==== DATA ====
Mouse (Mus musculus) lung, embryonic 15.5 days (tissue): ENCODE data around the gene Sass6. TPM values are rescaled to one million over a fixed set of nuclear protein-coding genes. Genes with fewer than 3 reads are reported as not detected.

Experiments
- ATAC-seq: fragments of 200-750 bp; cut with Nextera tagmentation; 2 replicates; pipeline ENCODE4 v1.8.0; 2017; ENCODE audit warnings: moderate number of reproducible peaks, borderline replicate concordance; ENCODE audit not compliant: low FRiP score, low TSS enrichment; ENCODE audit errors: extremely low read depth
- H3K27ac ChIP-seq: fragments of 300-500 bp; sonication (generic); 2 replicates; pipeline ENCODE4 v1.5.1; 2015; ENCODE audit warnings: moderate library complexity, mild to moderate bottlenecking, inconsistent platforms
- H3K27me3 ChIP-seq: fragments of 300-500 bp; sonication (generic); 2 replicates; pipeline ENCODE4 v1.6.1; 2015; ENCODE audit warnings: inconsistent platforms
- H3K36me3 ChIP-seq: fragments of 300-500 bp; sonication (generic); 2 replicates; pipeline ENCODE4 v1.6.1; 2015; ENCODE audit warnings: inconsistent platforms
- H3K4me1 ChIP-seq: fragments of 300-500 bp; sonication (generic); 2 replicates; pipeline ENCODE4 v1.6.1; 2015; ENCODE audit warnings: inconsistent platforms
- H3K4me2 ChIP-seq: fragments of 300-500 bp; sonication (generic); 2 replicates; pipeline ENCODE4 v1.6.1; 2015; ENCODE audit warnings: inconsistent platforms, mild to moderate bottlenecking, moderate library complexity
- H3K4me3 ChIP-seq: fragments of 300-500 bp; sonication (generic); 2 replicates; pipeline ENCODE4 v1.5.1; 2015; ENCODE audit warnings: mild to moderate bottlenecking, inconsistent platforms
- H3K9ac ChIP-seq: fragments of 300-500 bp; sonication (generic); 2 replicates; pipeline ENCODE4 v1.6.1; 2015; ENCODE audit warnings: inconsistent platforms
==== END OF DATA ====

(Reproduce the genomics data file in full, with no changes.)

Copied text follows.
Mouse (Mus musculus) lung, embryonic 15.5 days (tissue): ENCODE data around the gene Sass6. TPM values are rescaled to one million over a fixed set of nuclear protein-coding genes. Genes with fewer than 3 reads are reported as not detected.

Experiments
- ATAC-seq: fragments of 200-750 bp; cut with Nextera tagmentation; 2 replicates; pipeline ENCODE4 v1.8.0; 2017; ENCODE audit warnings: moderate number of reproducible peaks, borderline replicate concordance; ENCODE audit not compliant: low FRiP score, low TSS enrichment; ENCODE audit errors: extremely low read depth
- H3K27ac ChIP-seq: fragments of 300-500 bp; sonication (generic); 2 replicates; pipeline ENCODE4 v1.5.1; 2015; ENCODE audit warnings: moderate library complexity, mild to moderate bottlenecking, inconsistent platforms
- H3K27me3 ChIP-seq: fragments of 300-500 bp; sonication (generic); 2 replicates; pipeline ENCODE4 v1.6.1; 2015; ENCODE audit warnings: inconsistent platforms
- H3K36me3 ChIP-seq: fragments of 300-500 bp; sonication (generic); 2 replicates; pipeline ENCODE4 v1.6.1; 2015; ENCODE audit warnings: inconsistent platforms
- H3K4me1 ChIP-seq: fragments of 300-500 bp; sonication (generic); 2 replicates; pipeline ENCODE4 v1.6.1; 2015; ENCODE audit warnings: inconsistent platforms
- H3K4me2 ChIP-seq: fragments of 300-500 bp; sonication (generic); 2 replicates; pipeline ENCODE4 v1.6.1; 2015; ENCODE audit warnings: inconsistent platforms, mild to moderate bottlenecking, moderate library complexity
- H3K4me3 ChIP-seq: fragments of 300-500 bp; sonication (generic); 2 replicates; pipeline ENCODE4 v1.5.1; 2015; ENCODE audit warnings: mild to moderate bottlenecking, inconsistent platforms
- H3K9ac ChIP-seq: fragments of 300-500 bp; sonication (generic); 2 replicates; pipeline ENCODE4 v1.6.1; 2015; ENCODE audit warnings: inconsistent platforms